I’m working today. In fact, I spend a lot of all my days working. I am truly blessed because my work doesn’t seem like “work”. I have been blogging for so long that I would actually be sad if I didn’t express my thoughts on a daily basis. I enjoy reviewing my days by way of a blog. My writing is mostly meant for myself, but I hope that when I share it, others will be stimulated and get some benefit from it.
When my family first moved to the United States, the only job my father could get was doing manual labor in a factory, about 50 miles from the farm where we lived. My grandfather who owned the farm plowed the fields using a horse to pull the plow; now that is hard work! In those days working hard meant producing more, either at our job or working the farm. Success was defined by a bigger pay check or a bigger yield from the fields.
How things have changed! Today manual labor is disappearing, and it will become even scarcer with the growth of robotics which will eventually take over most of the existing work, manual and otherwise. More than 40% of the American Workforce sits at a desk. I still hear complaints from small business owners about how hard they are working. The definition of hard work, in my opinion, has changed.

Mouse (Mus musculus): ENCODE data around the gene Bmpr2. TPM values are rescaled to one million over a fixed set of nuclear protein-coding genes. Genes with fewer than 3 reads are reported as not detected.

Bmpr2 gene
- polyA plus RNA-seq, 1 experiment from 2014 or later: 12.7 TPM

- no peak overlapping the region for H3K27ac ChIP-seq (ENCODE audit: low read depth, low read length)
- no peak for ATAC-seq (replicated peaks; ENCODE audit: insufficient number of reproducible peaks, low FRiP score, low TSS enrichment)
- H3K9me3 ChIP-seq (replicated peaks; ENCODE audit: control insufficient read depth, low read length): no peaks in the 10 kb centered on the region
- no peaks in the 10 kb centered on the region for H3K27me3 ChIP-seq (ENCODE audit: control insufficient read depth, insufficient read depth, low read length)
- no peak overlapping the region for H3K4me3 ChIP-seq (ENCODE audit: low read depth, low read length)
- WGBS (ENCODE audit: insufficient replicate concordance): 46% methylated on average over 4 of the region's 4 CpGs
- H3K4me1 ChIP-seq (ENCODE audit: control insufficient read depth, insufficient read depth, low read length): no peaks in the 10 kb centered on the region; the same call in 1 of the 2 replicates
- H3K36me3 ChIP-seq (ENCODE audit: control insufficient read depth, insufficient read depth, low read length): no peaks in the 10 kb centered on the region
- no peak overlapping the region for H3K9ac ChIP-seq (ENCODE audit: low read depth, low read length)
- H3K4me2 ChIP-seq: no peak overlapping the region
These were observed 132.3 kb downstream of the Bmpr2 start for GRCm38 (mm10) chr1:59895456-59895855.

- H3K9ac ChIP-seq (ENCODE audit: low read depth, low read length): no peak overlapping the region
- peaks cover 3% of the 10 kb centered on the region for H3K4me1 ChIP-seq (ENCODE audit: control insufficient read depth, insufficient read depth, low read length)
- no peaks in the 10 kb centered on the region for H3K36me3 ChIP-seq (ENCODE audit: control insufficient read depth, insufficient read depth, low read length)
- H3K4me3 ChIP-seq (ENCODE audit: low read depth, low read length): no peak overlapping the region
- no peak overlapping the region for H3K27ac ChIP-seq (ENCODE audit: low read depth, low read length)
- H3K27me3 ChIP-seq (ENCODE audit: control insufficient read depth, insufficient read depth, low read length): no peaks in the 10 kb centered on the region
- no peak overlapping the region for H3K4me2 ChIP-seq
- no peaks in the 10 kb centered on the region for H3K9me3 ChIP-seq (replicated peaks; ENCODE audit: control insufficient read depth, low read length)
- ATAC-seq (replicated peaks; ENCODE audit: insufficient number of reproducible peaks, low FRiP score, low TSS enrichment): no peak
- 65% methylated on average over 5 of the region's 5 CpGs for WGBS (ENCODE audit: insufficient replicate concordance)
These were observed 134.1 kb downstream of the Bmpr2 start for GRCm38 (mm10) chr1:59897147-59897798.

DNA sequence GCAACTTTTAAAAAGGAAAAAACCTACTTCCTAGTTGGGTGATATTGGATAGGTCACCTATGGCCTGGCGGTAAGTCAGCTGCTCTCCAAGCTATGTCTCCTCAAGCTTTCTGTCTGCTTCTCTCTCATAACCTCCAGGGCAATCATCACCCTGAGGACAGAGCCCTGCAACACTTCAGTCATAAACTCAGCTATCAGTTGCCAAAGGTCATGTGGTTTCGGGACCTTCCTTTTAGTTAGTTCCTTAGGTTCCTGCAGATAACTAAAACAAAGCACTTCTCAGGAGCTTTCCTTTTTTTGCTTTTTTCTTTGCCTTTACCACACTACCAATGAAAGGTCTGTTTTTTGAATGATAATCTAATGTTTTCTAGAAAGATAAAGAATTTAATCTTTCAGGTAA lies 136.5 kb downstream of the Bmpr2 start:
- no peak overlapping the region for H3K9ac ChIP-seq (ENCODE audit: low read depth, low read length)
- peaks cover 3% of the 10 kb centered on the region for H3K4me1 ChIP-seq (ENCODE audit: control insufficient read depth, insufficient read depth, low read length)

In the “old days” workers were pushed by others, to stay busy and to increase their productivity. The results were visible at the end of each day. Today our version of hard work is measured by the security you provide your family and the financial profit your business makes.
I define small business hard work by the amount of calculated risk the owner is willing to take, the desire to be innovative and the desire to lead change rather than to follow it.
The amazing new business that we hear about achieved their results by doing productive hard work.
Seth Godin has the following definition about hard work: “Hard work is about risk. It begins when you deal with the things that you’d rather not deal with: fear of failure, fear of standing out, fear of rejections. Hard work is about training yourself to leap over this barrier, tunnel under that barrier, drive through the other barrier. And after you’ve done that, to do it again the next day.”
The 94% failure rate among small businesses in the United States is not because they don’t know what to do, but because the fail to do what they know they should do.
Building a solid future requires pushing the envelope every day; by doing so, you will achieve sustainability in your business and a great future for yourself and your family.
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